„I am opposed to Judaism on purely theological grounds”

Tak jak obiecałem – oto fragment (autoryzowanego tym razem) wywiadu przeprowadzonego przez Herszela Szanksa (HS) z Johnem Strugnellem (JS) a opublikowanego przez Biblical Archaeology Review (BAR), July/August 1994:

JS: At the very beginning of the interview [with Israeli journalist Avi Katzman] I said, I do not want my critical statements to be viewed as anti-Semitic. They’re not. Mr. Katzman straight away went and interpreted them and discussed them as anti-Semitic. I suspected behind Mr. Katzman a worry whether Christian scholarship could deal impartially with the nature of the scrolls, being documents of a Jewish sect. I wanted to say, “Nonsense, there’s no difficulty here. It is in the nature of exegesis to be able to understand impartially documents from groups other than your own.” Actually, Jewish scholars would be even more disqualified to work without bias on the scrolls than Christian scholars. It wasn’t the Christians who were the principal enemies of the Dead Sea Scroll sect. It was the ancestors of Phariseeism. I’m amused when I hear people like [Lawrence] Schiffman [of New York University] saying how sad it is that Jewish scholars have not been working on these texts. In a sense, Jewish scholars would be the ones most likely to express an exegesis that is hostile to the thought of the Qumran sect, more so than Christian scholarship. [The essential thing is that oneshould be aware of one’s own biases, whether Jew or Christian.

HS: But it is true that as a result of that interview, you have been branded an anti-Semite. You said things in that interview, like calling Judaism “a horrible religion” …

JS: Yes.

HS: … like saying that the answer to the Jewish problem is mass conversion to Christianity, like saying that Christianity should have been able to convert the Jews, like saying that Judaism was originally racist. Those things have been interpreted, and understandably so, I think, to characterize you as an anti-Semite. After that was published, about 70 of your former students signed a letter in your support, which we printed in BAR [BAR 17:02], and they were careful to distance themselves from what you said. I believe they characterized what you said as the result of your …

JS: Wasn’t it sickness or something?

HS: Yes, but they made it clear that they didn’t agree with what you said.

JS: Yes, they explained it as sickness.

HS: Is that your explanation, too? Just a moment ago, I didn’t think you were explaining it on the ground of sickness.

JS: Now we’re getting dangerously near the point where I stop answering these things. I’m willing to discuss what I might have been thinking of, but I am not willing to discuss the framework in which I’m thinking of these matters. I agree that these [words] caused great troubles for me. They’ve since pained a lot of my friends and alienated them from me, and this has grieved me greatly. All that is true. But I’m not willing simply to abandon my views, even to the point of just saying all right, I was wrong, what should I substitute for it. [That’s not how we deal with a religious dilemma.]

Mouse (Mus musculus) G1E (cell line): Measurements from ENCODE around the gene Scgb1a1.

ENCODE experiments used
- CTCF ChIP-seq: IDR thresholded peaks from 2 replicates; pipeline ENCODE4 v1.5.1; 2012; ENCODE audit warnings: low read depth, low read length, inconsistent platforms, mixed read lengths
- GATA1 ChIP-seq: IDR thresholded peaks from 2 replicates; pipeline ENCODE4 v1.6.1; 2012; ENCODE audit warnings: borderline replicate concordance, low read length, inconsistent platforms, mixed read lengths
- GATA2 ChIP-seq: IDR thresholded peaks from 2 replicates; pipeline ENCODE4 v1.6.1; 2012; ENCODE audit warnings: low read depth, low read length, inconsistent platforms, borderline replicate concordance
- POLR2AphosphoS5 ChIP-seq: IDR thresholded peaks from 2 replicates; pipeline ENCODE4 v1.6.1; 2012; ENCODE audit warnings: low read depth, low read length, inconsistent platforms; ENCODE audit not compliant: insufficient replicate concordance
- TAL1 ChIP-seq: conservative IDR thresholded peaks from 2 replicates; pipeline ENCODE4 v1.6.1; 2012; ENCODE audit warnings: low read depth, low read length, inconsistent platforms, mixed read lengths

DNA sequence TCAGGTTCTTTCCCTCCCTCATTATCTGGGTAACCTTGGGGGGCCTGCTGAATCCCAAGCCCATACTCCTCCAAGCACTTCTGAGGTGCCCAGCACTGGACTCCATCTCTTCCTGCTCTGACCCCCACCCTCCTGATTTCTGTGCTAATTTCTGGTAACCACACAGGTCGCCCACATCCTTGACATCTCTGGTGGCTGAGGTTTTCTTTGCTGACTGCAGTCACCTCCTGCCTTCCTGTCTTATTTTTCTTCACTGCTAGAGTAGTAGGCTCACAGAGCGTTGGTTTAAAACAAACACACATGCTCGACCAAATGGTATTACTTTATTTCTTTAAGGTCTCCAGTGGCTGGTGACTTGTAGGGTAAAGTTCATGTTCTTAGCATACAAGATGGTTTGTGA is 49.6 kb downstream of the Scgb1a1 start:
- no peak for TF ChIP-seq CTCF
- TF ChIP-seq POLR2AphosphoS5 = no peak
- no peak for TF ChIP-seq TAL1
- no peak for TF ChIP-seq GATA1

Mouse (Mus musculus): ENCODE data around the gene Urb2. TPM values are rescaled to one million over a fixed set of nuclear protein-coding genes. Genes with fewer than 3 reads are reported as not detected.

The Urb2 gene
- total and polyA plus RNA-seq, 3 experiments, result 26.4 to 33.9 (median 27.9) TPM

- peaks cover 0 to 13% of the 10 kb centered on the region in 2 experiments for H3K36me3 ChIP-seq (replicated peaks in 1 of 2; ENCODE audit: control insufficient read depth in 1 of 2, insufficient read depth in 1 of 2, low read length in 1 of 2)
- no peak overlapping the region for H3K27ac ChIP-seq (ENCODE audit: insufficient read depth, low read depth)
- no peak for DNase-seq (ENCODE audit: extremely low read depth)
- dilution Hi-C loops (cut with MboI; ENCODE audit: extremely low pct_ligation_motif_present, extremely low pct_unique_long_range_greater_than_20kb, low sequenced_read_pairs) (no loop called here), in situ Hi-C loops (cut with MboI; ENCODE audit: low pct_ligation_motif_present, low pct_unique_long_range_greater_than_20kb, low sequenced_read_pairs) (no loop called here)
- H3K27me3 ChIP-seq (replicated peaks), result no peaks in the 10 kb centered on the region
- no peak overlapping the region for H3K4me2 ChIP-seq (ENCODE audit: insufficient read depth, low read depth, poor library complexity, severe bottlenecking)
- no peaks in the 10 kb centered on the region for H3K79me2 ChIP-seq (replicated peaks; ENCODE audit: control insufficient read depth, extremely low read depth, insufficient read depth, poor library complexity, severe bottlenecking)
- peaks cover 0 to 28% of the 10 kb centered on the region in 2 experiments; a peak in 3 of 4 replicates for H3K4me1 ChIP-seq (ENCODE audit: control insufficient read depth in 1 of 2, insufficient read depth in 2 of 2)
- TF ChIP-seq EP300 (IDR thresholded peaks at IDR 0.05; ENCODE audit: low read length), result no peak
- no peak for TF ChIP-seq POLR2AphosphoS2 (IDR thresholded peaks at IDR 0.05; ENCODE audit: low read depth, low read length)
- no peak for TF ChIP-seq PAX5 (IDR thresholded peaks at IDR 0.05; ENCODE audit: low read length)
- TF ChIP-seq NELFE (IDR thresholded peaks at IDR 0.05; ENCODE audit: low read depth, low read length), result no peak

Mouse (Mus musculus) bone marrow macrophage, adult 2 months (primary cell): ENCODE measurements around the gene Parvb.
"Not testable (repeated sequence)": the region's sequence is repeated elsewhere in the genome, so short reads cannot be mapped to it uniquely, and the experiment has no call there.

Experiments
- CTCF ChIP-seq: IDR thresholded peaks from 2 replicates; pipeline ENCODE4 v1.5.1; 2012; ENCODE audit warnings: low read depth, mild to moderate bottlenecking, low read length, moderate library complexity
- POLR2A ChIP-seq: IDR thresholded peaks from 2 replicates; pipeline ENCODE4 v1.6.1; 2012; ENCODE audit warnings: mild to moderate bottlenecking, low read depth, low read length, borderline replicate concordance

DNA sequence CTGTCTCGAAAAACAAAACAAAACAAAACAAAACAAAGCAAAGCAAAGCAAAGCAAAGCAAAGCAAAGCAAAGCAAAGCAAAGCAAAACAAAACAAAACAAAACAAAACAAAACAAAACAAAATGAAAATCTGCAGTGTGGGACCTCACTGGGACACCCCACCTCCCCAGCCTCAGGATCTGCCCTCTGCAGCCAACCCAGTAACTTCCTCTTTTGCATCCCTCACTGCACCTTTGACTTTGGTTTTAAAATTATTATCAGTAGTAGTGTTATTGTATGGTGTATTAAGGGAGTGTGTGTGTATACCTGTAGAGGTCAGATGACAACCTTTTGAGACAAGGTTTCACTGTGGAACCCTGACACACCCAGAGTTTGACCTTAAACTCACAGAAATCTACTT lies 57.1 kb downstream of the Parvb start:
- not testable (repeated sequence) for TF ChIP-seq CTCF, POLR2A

HS: You characterized yourself in that interview as an anti-Judaist. Do you stick by that?

JS: It is a tricky word. What is an anti-Judaist? Is he a person opposed to Jews, or is he a person opposed to Judaism? I am opposed to Judaism [on purely theological grounds].

HS: Why?

JS: Obviously that is asking me to get into the whole matter of the traditional Christian teaching, and that’s where I took my stand.

HS: And that’s where you stand today, too?

JS: That’s where I basically am today. You know, the Catholic Church is changing. They’re teetering between changing and not changing. But basically I take my stand on the stance of the New Testament on this question.

HS: Which is?

JS: At various places in the New Testament you get varying positions about the total conversion [or future] of all the Jews. A lot of people talk about how my position is supersessionist. I have a much more positive viewpoint. I’m looking for a largeness in Christology, I’m looking for making higher claims for Christ [and the consequences of these for the Jews].

HS: What are those higher claims?

JS: [They vary.] You can look at them in Matthew. You can look in Mark. You can look in Luke. You can look in the beginning of John, especially in the beginning of John. You can find them in Paul, you can find them in some of the earliest pre-Pauline fragments, talking about how every knee should bend and confess that Jesus Christ is Lord, and so on. Wherever I look, I find a higher Christology. This becomes for me canonical, the canon of what I should believe. But these are things that I really don’t want to discuss. I’ve gone further than I had intended to, but I wanted to show you that my intention is to find positive and larger, higher Christology. You know, it’s funny that a person is under so much attack for his Christology. I understand that letter [from 70 of my former students], how shall I put it, represented a consensus position. Some of them wanted to say “Never,” some of them wanted to say “Practically never,” [laughs] and some of them …

HS: “Never” and “Practically never” what?

JS: They never heard me take an anti-Semitic position. So it was a consensus letter— everyone could sign, but some with greater enthusiasm than others. Still I appreciate very much their kindness in coming to my aid at a time when I needed it.

I don’t think that at any time when I was editing the scrolls, or especially at any time when I was the chief editor of the scrolls, I don’t think I thought of these matters. I brought in Jewish scholars. I brought them in before I was chief editor. I never used that as a criterion. I didn’t ask them what sort of Judaism they practiced or anything like that. I brought in [Elisha] Qimron, for instance, because he knew middle Hebrew so well. I brought in Devorah Dimant because she seemed to be the most gifted among the younger Israelis in reconstructing a literary document. I brought in Joe Baumgarten. I can’t claim any particular virtue for choosing the Jewish scholars that I brought in, except that I chose them as the most qualified scholars living around Jerusalem or able to come and help in the work. I discover by surprise that I have become also the great Liberator of women in bringing women into the project. Some day someone will put up a statue in my honor in this regard. But there again, I didn’t go out to find women and to bring them into the project. They were the ones who were available and who were showing competence in this field.

HS: But I take it from what you say, you have nothing to retract or apologize for in the Katzman interview.

JS: No, that’s not so, because I say that I would not have said it in that way, I would not have said it that way if I had not been under manic depression, probably also under alcoholism, at least a certain amount of alcoholism, but probably too much. [But for that] I would have walked far more carefully. [I should have kept to the effects of Judaism or Christianity on each editor’s work.] That’s how I’m trying to do in this interview.